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Old 03-15-2008, 02:47 PM   #1
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Registered: May 2004
Location: Orlando, FL
Distribution: Arch
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Request To Install Packages Already Installed?

OK - I am using Debian Lenny and noticed that the update notification utility wants me to update a kernel I don't want to use. Which is fine however it wants to install 2.6.22-3-686 and I recently installed 2.6.22-3-686-bigmem.

Now my question is how do I tell Debian I don't want this update and remove it from my update list so I never am prompted again to install it.

2nd question is why in the world is Debian asking me to install a file / package that already appears to be installed on my system to begin with...

tunafish:~# dpkg --get-selections | grep "linux-image"
linux-image-2.6-686				install
linux-image-2.6.22-3-686			install
linux-image-2.6.22-3-686-bigmem			install


**Please don't respond with "just install it and remove / purge after" as I find that to be a lazy and cluttered solution**
Old 03-15-2008, 04:16 PM   #2
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Registered: Dec 2004
Location: Helsinki
Distribution: Debian Sid
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echo "2.6.22-3-686 hold"|dpkg --set-selections # to hold the package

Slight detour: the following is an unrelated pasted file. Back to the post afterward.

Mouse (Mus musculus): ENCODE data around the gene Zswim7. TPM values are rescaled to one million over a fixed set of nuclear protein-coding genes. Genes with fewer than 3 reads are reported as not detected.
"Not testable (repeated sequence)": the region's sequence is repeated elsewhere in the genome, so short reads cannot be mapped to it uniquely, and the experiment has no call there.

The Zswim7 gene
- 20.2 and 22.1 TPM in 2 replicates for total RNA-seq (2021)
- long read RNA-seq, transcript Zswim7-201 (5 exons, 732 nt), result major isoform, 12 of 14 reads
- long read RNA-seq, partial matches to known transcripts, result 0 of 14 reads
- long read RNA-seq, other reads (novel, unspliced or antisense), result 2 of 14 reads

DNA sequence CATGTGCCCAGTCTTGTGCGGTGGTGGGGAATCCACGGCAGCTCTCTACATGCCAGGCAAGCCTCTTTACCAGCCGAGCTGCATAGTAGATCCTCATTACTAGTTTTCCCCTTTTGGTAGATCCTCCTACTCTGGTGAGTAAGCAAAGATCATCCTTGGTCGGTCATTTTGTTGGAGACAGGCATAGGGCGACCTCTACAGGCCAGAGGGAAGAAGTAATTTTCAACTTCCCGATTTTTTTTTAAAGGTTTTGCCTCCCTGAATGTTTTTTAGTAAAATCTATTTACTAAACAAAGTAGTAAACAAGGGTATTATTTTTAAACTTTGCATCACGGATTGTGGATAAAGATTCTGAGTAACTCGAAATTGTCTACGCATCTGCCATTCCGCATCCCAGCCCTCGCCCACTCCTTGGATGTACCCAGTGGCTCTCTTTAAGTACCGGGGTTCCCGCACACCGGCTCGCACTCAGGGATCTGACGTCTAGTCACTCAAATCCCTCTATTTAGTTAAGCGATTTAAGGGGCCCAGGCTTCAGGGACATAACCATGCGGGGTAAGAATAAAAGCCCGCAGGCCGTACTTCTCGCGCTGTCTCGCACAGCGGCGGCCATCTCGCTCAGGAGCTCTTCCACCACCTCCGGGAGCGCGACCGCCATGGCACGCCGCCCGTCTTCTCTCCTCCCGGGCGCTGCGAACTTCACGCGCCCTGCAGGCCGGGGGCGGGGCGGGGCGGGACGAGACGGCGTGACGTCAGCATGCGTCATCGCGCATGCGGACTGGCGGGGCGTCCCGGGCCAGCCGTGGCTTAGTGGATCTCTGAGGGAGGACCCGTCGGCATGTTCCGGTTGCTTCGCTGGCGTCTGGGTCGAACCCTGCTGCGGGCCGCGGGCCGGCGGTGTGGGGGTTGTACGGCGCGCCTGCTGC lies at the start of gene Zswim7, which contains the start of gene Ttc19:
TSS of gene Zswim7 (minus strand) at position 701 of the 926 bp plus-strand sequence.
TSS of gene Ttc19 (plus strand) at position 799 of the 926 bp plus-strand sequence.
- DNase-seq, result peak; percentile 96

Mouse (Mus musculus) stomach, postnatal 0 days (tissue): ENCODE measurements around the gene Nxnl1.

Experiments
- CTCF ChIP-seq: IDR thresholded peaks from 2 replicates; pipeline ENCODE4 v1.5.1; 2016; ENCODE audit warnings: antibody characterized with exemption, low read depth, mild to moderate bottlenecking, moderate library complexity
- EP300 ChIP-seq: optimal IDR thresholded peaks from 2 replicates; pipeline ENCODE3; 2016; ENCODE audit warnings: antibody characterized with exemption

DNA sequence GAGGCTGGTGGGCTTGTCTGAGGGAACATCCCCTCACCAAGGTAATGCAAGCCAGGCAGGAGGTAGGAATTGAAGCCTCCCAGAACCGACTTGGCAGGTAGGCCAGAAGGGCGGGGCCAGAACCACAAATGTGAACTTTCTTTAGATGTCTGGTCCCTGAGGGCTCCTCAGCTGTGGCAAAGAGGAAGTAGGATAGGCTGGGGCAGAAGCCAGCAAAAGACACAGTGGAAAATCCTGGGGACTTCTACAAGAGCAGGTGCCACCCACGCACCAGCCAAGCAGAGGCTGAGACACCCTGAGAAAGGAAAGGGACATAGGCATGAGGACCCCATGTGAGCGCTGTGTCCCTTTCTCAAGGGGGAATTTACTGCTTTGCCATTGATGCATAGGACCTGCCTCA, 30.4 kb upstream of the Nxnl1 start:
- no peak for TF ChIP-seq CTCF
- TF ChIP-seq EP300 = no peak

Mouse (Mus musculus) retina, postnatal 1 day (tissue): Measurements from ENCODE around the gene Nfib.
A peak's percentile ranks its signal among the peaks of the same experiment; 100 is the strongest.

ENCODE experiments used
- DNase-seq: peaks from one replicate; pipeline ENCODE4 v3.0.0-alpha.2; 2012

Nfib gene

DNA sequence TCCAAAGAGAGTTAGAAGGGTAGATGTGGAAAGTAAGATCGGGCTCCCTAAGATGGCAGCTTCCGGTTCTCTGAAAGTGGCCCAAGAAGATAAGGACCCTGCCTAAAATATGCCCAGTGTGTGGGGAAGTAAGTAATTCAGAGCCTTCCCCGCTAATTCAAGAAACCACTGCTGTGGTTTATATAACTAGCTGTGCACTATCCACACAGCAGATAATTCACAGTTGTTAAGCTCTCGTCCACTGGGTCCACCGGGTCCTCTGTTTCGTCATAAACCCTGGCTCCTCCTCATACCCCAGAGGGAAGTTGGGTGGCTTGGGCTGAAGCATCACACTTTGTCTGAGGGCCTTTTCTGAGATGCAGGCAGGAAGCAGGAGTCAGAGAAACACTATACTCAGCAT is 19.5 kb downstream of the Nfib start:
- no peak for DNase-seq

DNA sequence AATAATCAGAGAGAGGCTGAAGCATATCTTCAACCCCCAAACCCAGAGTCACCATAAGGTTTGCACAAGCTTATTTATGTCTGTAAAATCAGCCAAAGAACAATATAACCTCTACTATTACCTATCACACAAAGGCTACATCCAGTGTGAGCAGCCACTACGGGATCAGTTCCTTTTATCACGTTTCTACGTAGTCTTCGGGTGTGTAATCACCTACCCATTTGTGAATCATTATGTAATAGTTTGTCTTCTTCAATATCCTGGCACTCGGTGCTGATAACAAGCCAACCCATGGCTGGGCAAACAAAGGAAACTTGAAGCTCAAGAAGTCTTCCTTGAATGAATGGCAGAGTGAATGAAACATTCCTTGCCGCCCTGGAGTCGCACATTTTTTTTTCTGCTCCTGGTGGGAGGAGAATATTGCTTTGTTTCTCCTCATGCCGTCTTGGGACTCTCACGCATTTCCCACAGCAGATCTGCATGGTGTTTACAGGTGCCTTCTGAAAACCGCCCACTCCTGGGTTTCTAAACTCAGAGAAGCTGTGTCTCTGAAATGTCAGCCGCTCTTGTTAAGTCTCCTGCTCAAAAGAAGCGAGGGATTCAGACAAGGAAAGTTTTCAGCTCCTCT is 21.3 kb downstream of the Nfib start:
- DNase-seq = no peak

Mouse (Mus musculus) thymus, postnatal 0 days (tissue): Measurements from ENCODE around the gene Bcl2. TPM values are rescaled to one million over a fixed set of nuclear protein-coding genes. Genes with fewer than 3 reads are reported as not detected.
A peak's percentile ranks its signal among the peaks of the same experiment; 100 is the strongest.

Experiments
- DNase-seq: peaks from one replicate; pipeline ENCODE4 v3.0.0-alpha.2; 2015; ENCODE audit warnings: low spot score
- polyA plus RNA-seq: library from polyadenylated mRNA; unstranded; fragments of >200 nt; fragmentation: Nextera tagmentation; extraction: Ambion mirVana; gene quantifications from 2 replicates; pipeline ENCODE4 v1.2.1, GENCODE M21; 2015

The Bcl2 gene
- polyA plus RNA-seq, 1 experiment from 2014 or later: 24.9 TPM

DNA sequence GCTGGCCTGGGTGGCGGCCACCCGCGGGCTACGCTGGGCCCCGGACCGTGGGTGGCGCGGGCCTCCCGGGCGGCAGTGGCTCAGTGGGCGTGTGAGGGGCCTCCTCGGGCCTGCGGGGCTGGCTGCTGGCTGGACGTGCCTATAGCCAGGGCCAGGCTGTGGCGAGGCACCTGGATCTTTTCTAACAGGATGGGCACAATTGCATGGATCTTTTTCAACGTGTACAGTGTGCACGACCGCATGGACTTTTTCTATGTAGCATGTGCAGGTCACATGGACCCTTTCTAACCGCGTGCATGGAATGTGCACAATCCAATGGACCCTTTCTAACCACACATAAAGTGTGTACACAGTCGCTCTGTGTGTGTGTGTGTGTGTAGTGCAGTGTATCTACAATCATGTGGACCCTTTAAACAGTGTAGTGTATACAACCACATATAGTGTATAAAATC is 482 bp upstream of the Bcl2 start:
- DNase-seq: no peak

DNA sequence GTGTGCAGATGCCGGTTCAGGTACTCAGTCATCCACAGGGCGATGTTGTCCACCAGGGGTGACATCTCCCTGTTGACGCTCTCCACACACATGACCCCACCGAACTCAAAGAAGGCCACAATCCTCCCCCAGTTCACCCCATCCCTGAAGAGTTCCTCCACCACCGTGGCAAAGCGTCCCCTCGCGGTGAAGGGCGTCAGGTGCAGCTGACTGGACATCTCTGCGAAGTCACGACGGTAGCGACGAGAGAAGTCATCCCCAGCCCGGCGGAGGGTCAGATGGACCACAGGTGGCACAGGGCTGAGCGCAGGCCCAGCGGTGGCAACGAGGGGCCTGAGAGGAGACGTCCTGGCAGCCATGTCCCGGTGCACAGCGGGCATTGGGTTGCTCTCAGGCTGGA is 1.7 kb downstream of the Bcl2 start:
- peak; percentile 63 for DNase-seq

echo "2.6.22-3-686 install"|dpkg --set-selections # to unhold the package

apt-cache policy linux-image-2.6-686 # will show the installed/upgradable package versions.
Old 03-15-2008, 05:21 PM   #3
Registered: May 2007
Distribution: Debian
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You probably have something like "linux-image-2.6-686" installed. That is a virtual kernel package: there's no real kernel there, but it has as a dependency whatever -686 kernel is available for your Debian box (given your sources list and current package list). So, it keeps trying to install the -686 kernel for your branch of Debian - even if you have already installed a different kernel, as you have. (The -686-bigmem is different than just -686.) Some people like to have this since it will make sure to upgrade your kernel whenever an upgrade is available to a newer series. I find it to be a pain in the ass.

To see what you have installed already, do this:
aptitude search linux-image | grep ^i
Then, if you only want the -bigmem kernel, remove the "virtual -686" one (eg, linux-image-2.6-686") and anything else you don't want.

Finally, if you want to always stay in the most current series of the -bigmem kernel, install "linux-image-2.6-686-bigmem"

Man this thread seems familiar:


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